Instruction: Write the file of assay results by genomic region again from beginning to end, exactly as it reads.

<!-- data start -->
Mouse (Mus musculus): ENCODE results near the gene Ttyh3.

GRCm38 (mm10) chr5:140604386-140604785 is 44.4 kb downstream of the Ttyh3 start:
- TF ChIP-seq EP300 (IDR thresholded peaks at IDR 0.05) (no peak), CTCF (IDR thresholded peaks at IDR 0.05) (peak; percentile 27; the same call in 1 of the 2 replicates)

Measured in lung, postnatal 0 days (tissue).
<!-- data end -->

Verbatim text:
Mouse (Mus musculus): ENCODE results near the gene Ttyh3.

GRCm38 (mm10) chr5:140604386-140604785 is 44.4 kb downstream of the Ttyh3 start:
- TF ChIP-seq EP300 (IDR thresholded peaks at IDR 0.05) (no peak), CTCF (IDR thresholded peaks at IDR 0.05) (peak; percentile 27; the same call in 1 of the 2 replicates)

Measured in lung, postnatal 0 days (tissue).